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Pope Francis calls Russian invasion ‘a war’, says ‘rivers of blood, tears flowing’ in Ukraine

So far, the Vatican hadn't yet publicly condemned Russia

Pope Franic cough reuters Pope Francis coughs as he leads the weekly Angelus prayer in St Peter's Square at the Vatican | Reuters

The Vatican, which so far maintained a neutral stand over Russian invasion of Ukraine, and failed to publicly condemn it, n Sunday rejected Russian President Vladimir Putin's assertion that the aggression against Ukraine is "a special military operation", and called it a "war".

During his weekly address to people gathered in St. Peter's Square, Francis said, "In Ukraine rivers of blood and tears are flowing. This is not only a military operation but a war which is leading to death, destruction and misery."

So far, the Vatican had called for peace, humanitarian corridors, a ceasefire and a return to negotiations, and even offered itself as a mediator, but hadn't yet publicly condemned Russia.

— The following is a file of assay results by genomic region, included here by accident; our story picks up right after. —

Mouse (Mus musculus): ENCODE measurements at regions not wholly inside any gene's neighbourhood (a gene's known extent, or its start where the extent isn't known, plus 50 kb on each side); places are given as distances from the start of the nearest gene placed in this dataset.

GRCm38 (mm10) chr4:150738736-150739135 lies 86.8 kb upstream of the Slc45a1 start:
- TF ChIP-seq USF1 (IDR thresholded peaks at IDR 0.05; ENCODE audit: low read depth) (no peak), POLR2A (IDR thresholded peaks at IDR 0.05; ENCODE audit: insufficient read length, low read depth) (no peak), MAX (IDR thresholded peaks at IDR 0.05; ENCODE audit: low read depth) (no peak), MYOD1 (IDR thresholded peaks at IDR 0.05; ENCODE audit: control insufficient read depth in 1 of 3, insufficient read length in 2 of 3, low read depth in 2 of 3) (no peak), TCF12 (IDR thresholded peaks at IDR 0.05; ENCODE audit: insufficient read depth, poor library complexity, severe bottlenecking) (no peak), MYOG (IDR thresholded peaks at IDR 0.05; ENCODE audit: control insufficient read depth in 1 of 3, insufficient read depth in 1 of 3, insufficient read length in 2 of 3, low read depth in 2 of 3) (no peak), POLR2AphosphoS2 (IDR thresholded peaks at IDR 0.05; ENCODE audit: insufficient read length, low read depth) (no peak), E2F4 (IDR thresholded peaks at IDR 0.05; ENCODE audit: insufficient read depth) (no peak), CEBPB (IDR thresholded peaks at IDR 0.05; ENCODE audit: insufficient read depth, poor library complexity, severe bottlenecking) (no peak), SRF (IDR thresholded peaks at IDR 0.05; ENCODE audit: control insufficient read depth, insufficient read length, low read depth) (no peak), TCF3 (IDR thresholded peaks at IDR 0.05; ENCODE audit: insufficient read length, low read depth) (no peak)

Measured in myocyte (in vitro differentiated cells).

For a pope who had declared the mere possession of nuclear weapons immoral and cautioned against using atomic energy because of the environmental threat posed by radiation leaks, the silence was notable.

Francis took an unprecedented step last week when he went to the Russian Embassy to the Holy See to meet with the ambassador. But the only thing the Vatican said about the meeting was that Francis went to “express his concern about the war.” He also spoke by phone with Ukrainian President Volodymyr Zelenskyy.

The moderate tone was also echoed when the Holy See's ambassador to the United Nations stressed the need for humanitarian corridors in Ukraine to allow refugees out and humanitarian aid in. He didn't identify Russia as the reason they were needed, according to the Vatican summary of his remarks.

—With agency inputs

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